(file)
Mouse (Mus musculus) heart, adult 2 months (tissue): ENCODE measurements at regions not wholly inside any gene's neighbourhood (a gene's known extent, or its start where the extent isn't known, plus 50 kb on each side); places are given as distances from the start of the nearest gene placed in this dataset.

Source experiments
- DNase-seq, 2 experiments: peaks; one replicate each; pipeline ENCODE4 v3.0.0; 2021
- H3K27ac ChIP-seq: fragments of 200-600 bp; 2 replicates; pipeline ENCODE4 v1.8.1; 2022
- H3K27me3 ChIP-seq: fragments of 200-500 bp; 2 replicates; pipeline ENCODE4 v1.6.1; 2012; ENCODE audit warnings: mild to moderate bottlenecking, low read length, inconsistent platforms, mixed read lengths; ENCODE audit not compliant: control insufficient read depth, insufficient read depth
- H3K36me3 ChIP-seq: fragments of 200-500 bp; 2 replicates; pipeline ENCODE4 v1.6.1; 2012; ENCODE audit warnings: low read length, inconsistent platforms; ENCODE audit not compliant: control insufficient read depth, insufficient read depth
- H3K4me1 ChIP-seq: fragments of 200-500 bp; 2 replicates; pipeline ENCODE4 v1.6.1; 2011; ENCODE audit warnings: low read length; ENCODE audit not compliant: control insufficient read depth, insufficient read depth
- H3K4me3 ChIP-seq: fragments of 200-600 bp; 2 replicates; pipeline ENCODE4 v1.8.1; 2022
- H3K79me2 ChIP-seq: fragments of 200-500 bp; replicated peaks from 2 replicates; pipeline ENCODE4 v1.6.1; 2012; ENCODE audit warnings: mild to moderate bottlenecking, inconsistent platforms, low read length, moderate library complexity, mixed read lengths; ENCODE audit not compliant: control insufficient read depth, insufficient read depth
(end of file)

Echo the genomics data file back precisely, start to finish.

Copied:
Mouse (Mus musculus) heart, adult 2 months (tissue): ENCODE measurements at regions not wholly inside any gene's neighbourhood (a gene's known extent, or its start where the extent isn't known, plus 50 kb on each side); places are given as distances from the start of the nearest gene placed in this dataset.

Source experiments
- DNase-seq, 2 experiments: peaks; one replicate each; pipeline ENCODE4 v3.0.0; 2021
- H3K27ac ChIP-seq: fragments of 200-600 bp; 2 replicates; pipeline ENCODE4 v1.8.1; 2022
- H3K27me3 ChIP-seq: fragments of 200-500 bp; 2 replicates; pipeline ENCODE4 v1.6.1; 2012; ENCODE audit warnings: mild to moderate bottlenecking, low read length, inconsistent platforms, mixed read lengths; ENCODE audit not compliant: control insufficient read depth, insufficient read depth
- H3K36me3 ChIP-seq: fragments of 200-500 bp; 2 replicates; pipeline ENCODE4 v1.6.1; 2012; ENCODE audit warnings: low read length, inconsistent platforms; ENCODE audit not compliant: control insufficient read depth, insufficient read depth
- H3K4me1 ChIP-seq: fragments of 200-500 bp; 2 replicates; pipeline ENCODE4 v1.6.1; 2011; ENCODE audit warnings: low read length; ENCODE audit not compliant: control insufficient read depth, insufficient read depth
- H3K4me3 ChIP-seq: fragments of 200-600 bp; 2 replicates; pipeline ENCODE4 v1.8.1; 2022
- H3K79me2 ChIP-seq: fragments of 200-500 bp; replicated peaks from 2 replicates; pipeline ENCODE4 v1.6.1; 2012; ENCODE audit warnings: mild to moderate bottlenecking, inconsistent platforms, low read length, moderate library complexity, mixed read lengths; ENCODE audit not compliant: control insufficient read depth, insufficient read depth